While The Four Horsemen are arguably the foremost proponents of the New Atheism, there are a number of other current, notable New Atheists including: Lawrence M. Krauss (author of A Universe from Nothing[27]), Jerry Coyne (Why Evolution is True[28] and complementary blog[29] which specifically includes polemics against topical religious issues), Greta Christina (Why are you Atheists so Angry?),[30] Victor J. Stenger (The New Atheism[31]), Michael Shermer (Why People Believe Weird Things[32]), David Silverman (President of the American Atheists), Ibn Warraq (Why I Am Not a Muslim[33]), Matt Dillahunty host of the Austin-based webcast and cable-access television show The Atheist Experience, Steven Pinker and others.

After the death of Hitchens, Ayaan Hirsi Ali (who was intended to attend the original occasion where the term was coined) was described as the "fourth horse-woman" of the Non-Apocalypse.[19] Hirsi Ali was born in Mogadishu, Somalia, fleeing in 1992 to the Netherlands in order to escape an arranged marriage.[20] She became involved in Dutch politics, rejected faith, and became vocal in opposing Islamic ideology, especially concerning women, as exemplified by her books Infidel and The Caged Virgin.[21] Hirsi Ali was later involved in the production of the film Submission, for which her friend Theo Van Gogh was murdered with a death threat to Hirsi Ali pinned to his chest.[22] This resulted in Hirsi Ali's hiding and later immigration to the United States, where she now resides and remains a prolific critic of Islam,[23] religion, and the treatment of women in Islamic doctrine and society,[24] and a proponent of free speech and the freedom to offend.[25][26]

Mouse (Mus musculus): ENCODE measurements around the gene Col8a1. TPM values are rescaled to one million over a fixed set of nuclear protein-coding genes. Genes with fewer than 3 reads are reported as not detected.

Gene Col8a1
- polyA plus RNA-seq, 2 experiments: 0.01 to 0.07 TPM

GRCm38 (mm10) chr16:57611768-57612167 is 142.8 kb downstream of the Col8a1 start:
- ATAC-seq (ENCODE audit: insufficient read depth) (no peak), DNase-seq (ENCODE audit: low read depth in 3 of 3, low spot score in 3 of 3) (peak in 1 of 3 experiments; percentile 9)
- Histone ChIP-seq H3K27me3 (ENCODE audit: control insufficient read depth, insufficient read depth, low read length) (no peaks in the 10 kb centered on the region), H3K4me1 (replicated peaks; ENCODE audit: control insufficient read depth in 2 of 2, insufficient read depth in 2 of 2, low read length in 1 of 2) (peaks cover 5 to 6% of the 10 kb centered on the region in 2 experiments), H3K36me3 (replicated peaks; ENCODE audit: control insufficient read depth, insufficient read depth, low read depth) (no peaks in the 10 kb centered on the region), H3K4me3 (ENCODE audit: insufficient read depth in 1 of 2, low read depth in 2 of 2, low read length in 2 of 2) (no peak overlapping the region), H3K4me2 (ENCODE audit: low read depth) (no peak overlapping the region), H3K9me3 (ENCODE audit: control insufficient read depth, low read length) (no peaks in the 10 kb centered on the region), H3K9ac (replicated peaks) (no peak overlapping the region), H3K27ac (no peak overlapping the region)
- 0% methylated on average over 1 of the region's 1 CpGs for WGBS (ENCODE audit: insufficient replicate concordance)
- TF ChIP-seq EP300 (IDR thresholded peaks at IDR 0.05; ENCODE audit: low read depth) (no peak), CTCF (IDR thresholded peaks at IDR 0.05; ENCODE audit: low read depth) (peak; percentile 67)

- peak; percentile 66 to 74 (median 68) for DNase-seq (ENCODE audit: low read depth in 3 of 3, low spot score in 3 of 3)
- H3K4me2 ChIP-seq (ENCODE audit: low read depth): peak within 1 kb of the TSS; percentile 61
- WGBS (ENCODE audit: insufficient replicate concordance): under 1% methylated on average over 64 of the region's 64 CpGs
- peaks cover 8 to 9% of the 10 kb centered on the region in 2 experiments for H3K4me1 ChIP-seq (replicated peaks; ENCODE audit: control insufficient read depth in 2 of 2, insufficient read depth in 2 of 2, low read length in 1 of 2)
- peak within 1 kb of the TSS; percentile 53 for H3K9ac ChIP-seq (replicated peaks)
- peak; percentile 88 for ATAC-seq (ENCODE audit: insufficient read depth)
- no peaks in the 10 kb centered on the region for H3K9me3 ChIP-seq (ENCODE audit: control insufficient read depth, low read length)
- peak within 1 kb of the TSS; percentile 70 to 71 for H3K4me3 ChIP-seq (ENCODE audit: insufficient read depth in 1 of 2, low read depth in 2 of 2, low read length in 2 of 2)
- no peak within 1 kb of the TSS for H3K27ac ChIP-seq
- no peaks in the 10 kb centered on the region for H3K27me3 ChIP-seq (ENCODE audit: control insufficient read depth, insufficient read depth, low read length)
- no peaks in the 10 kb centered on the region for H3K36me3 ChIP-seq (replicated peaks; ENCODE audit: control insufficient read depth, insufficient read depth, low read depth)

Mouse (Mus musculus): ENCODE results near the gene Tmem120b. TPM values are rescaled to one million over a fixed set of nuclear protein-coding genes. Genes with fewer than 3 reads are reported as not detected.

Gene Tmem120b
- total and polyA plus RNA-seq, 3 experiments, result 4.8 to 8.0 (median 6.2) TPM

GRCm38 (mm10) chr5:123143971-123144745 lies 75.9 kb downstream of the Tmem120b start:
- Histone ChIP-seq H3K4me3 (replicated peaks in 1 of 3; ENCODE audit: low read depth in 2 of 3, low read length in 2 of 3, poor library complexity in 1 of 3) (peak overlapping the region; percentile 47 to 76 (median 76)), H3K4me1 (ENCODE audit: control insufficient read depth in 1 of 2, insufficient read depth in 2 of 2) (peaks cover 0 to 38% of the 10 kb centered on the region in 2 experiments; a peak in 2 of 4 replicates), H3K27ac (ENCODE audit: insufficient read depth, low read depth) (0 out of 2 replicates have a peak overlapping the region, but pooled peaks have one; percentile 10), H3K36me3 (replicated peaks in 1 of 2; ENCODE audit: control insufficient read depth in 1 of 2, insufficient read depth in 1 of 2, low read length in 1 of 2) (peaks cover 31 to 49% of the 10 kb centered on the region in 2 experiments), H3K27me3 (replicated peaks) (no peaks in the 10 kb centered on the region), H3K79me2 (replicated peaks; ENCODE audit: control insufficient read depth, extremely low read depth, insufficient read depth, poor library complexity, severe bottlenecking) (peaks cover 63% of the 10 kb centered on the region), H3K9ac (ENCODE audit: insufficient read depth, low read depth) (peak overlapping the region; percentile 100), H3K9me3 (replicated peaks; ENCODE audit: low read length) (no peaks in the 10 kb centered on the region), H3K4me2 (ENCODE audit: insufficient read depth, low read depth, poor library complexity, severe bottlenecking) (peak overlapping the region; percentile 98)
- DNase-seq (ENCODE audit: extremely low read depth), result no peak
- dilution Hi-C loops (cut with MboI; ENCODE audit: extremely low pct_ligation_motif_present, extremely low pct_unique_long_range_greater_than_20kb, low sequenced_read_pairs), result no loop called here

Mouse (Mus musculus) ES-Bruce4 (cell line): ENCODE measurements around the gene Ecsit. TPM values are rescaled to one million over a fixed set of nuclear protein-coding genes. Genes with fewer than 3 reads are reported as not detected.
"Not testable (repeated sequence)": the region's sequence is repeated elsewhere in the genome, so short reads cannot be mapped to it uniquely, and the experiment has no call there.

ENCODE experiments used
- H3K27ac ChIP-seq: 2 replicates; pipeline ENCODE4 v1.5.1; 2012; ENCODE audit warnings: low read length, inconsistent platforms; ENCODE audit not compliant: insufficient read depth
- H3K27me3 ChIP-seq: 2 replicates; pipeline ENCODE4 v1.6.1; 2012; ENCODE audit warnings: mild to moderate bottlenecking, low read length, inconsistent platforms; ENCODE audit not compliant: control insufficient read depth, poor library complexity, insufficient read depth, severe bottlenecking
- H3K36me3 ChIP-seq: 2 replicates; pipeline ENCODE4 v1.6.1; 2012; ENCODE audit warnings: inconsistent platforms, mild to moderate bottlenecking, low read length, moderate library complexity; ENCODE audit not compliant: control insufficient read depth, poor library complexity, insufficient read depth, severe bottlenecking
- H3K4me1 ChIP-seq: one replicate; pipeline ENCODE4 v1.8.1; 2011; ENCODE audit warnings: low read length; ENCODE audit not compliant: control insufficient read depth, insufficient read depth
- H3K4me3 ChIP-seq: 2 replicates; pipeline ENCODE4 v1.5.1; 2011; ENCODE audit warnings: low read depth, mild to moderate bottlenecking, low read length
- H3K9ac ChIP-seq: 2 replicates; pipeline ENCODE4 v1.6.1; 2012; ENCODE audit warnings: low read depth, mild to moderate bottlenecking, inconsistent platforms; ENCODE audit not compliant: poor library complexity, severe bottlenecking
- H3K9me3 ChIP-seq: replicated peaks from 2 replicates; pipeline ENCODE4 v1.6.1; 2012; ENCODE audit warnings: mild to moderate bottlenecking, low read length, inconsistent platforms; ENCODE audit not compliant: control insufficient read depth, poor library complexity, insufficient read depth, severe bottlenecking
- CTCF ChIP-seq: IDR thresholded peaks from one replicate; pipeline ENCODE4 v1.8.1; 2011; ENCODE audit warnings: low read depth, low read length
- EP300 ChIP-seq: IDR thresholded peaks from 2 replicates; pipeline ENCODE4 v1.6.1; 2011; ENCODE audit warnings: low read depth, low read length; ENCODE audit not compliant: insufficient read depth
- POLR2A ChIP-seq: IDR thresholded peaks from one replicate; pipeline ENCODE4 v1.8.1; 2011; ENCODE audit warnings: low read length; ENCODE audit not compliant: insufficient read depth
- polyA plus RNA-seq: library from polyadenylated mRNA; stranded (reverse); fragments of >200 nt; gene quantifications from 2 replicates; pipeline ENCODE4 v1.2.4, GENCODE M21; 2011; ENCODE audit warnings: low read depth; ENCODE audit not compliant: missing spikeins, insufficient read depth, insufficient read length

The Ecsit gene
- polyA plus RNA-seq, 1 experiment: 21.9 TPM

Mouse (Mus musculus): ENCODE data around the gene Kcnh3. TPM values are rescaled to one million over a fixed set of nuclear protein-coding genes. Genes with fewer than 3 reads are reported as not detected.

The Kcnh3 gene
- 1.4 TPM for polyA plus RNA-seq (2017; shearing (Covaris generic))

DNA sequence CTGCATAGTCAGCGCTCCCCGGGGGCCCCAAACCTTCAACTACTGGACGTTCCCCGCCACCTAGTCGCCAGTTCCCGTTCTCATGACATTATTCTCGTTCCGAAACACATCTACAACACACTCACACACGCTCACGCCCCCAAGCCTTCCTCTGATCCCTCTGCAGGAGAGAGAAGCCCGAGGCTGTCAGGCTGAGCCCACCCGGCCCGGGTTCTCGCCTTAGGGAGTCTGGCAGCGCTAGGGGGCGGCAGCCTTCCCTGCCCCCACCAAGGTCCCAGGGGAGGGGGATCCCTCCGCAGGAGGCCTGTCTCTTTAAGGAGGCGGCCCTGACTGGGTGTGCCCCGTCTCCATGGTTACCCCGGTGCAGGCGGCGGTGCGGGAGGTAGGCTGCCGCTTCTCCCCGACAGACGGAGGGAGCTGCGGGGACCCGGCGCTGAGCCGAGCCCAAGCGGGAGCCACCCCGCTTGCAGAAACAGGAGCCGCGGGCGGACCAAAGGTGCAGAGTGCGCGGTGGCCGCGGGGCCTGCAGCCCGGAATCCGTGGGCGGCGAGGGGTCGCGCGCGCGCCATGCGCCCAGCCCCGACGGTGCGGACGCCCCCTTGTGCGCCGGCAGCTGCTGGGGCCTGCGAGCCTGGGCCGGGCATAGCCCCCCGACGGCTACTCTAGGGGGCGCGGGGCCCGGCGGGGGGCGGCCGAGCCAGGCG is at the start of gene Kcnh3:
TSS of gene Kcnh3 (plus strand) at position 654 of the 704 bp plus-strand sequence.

Other prominent New Atheists


This article was sourced from Creative Commons Attribution-ShareAlike License; additional terms may apply. World Heritage Encyclopedia content is assembled from numerous content providers, Open Access Publishing, and in compliance with The Fair Access to Science and Technology Research Act (FASTR), Wikimedia Foundation, Inc., Public Library of Science, The Encyclopedia of Life, Open Book Publishers (OBP), PubMed, U.S. National Library of Medicine, National Center for Biotechnology Information, U.S. National Library of Medicine, National Institutes of Health (NIH), U.S. Department of Health & Human Services, and, which sources content from all federal, state, local, tribal, and territorial government publication portals (.gov, .mil, .edu). Funding for and content contributors is made possible from the U.S. Congress, E-Government Act of 2002.
Crowd sourced content that is contributed to World Heritage Encyclopedia is peer reviewed and edited by our editorial staff to ensure quality scholarly research articles.
By using this site, you agree to the Terms of Use and Privacy Policy. World Heritage Encyclopedia™ is a registered trademark of the World Public Library Association, a non-profit organization.

Copyright © World Library Foundation. All rights reserved. eBooks from World eBook Library are sponsored by the World Library Foundation,
a 501c(4) Member's Support Non-Profit Organization, and is NOT affiliated with any governmental agency or department.